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GSK awarded $94 million BARDA contract
PALO ALTO, Calif.—Anacor Pharmaceuticals has announced that GlaxoSmithKline (GSK), its business partner, has been awarded a contract with the U.S. Department of Health and Human Services' (HHS) Biomedical Advanced Research and Development Authority (BARDA). The contract will support the continuing development of GSK2251052 (also known as GSK '052, formerly AN3665), a novel boron-based Gram-negative systemic antibiotic discovered by Anacor. The contract will provide GSK will up to $94 million in funding for up to four years as the company moves forward in studies to evaluate the compound's efficacy against bioterrorism threats, Phase II clinical trials of ventilator-associated pneumonia and Phase III trials for complicated intra-abdominal infections.
GSK will receive $38.5 million in the first two years, and the contract can be extended for a total of four years. BARDA will also provide technical support and will share the cost and drug development risk. If successful, the drug would represent the first new class of antibacterial agent to treat Gram-negative infections in 30 years.
"To help providers protect health and save lives in an emergency and every day, we will need to develop the next generation of antibiotics," BARDA Director Robin Robinson, Ph.D., said in a press release. "This commercial-plus-biodefense strategy creates a sustainable, cost-effective business model for private industry and taxpayers, and it promotes a warm base manufacturing capability for use in a public health emergency."
GSK '052 targets the bacterial enzyme leucyl-transfer RNA synthetase, or LeuRS, which is necessary for protein synthesis. Inhibiting protein synthesis terminates cell growth and leads to apoptosis. An added bonus is that since there are no commercially available antibiotics that target LeuRS, there is no known pre-existing bacterial resistance. Preclinical and Phase I studies have shown that NAME has potential as a treatment for infections caused by a broad range of Gram-negative bacteria, including E. coli, K. pneumoniae, S. marcescens, Citrobacter spp., Providencia spp., Proteus spp., Pseudomonas aeruginosa and Enterobacter spp. It also has displayed potential for treating pathogens responsible for complicated urinary tract infections, complicated intra-abdominal infections, ventilator-associated pneumonia and hospital-acquired pneumonia.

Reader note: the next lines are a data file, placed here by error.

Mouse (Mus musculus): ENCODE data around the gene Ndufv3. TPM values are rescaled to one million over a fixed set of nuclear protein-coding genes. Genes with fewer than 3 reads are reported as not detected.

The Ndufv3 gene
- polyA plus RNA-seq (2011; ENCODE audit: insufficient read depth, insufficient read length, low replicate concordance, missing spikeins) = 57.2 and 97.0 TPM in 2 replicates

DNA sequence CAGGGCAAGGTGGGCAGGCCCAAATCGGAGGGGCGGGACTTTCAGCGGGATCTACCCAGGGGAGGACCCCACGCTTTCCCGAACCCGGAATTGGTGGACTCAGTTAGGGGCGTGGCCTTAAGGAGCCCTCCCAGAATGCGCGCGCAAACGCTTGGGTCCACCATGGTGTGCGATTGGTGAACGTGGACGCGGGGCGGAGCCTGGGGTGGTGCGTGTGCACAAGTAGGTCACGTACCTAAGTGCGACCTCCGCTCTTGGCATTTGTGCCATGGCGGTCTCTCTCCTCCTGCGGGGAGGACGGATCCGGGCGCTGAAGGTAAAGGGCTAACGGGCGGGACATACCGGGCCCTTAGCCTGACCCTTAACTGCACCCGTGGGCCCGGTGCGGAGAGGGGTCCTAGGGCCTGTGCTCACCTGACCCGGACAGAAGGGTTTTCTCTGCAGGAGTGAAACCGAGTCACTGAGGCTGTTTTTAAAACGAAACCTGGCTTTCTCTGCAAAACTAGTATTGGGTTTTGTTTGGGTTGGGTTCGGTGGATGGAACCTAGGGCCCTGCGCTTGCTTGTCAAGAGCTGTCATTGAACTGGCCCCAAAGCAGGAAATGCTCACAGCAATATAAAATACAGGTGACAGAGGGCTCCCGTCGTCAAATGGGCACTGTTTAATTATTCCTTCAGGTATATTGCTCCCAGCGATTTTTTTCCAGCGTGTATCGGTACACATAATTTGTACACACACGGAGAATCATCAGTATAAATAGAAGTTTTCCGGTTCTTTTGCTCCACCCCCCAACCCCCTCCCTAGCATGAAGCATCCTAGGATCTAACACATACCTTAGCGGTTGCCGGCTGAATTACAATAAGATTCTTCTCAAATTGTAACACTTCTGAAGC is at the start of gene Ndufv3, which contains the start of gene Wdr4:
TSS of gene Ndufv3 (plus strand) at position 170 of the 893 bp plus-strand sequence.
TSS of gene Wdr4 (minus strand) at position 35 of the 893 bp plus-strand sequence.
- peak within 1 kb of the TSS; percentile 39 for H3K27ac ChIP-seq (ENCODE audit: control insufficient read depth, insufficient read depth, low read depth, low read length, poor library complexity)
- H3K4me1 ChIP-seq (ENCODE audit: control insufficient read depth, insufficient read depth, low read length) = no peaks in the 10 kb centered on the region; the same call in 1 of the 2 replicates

The compound was licensed to GSK by Anacor last July as part of the companies' ongoing research and development collaboration. Anacor received an option exercise fee of $15 million for the license and is eligible for future development milestones up to $75.5 million, commercial milestones of up to $175 million and double-digit tiered royalties with the potential to reach the high teens on annual net sales, according to a company press release. For its part, GSK is responsible for all further development and commercialization of the compound.
"BARDA's financial support for the development of GSK '052 will help ensure the rapid development of this compound toward its approval in all relevant indications," David Perry, Chief Executive Officer of Anacor, said in a press release. "With its novel mechanism of action, and potential to be administered both orally and intravenously, we believe GSK '052 has the potential to improve the lives of patients suffering from Gram-negative bacterial infections which have grown increasingly resistant to existing antibiotics."
BARDA's contract also supports initial lab testing to establish the drug's potential in providing protection against multi-drug resistant pathogens, including those containing the New Delhi Metallo-beta-lactamase-1 (NDM-1) resistance gene. The NDM-1 gene makes bacteria that carry it resistant to almost all routine antibiotics used for such infections.
The contract is part of a new approach to developing medical countermeasures, which was recommended last year in a review by Kathleen Sebelius, HHS Secretary. One facet is the development of broad-spectrum countermeasures for biological threat agents that can also treat regular public health threats, such as multi-drug resistant bacterial infections. It is the third contract funded under BARDA's new Broad Spectrum Antimicrobials Program.